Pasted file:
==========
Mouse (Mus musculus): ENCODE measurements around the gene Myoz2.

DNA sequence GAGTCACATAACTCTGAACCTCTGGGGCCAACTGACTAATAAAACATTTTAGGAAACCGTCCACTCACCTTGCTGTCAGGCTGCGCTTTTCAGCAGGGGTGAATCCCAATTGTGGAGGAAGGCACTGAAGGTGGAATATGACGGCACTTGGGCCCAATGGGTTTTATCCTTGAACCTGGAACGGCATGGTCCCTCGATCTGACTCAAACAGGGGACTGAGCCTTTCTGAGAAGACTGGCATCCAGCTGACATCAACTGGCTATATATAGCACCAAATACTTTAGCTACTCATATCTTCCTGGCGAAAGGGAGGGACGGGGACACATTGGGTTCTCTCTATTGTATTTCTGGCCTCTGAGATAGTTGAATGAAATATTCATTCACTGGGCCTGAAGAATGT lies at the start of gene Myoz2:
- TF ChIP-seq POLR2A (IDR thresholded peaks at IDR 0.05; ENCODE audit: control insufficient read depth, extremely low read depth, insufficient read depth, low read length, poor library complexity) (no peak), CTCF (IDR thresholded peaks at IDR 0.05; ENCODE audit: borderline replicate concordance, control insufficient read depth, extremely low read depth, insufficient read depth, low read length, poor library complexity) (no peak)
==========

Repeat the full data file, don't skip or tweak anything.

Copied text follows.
Mouse (Mus musculus): ENCODE measurements around the gene Myoz2.

DNA sequence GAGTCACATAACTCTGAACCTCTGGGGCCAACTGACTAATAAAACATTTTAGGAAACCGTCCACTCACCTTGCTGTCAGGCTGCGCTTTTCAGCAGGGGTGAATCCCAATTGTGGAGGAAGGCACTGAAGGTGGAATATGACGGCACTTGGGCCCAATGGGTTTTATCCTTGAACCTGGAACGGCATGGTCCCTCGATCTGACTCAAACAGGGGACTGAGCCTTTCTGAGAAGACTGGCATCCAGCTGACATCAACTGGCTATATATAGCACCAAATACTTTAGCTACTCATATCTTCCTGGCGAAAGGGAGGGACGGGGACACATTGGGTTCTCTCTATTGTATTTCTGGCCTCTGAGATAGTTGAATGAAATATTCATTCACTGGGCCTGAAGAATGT lies at the start of gene Myoz2:
- TF ChIP-seq POLR2A (IDR thresholded peaks at IDR 0.05; ENCODE audit: control insufficient read depth, extremely low read depth, insufficient read depth, low read length, poor library complexity) (no peak), CTCF (IDR thresholded peaks at IDR 0.05; ENCODE audit: borderline replicate concordance, control insufficient read depth, extremely low read depth, insufficient read depth, low read length, poor library complexity) (no peak)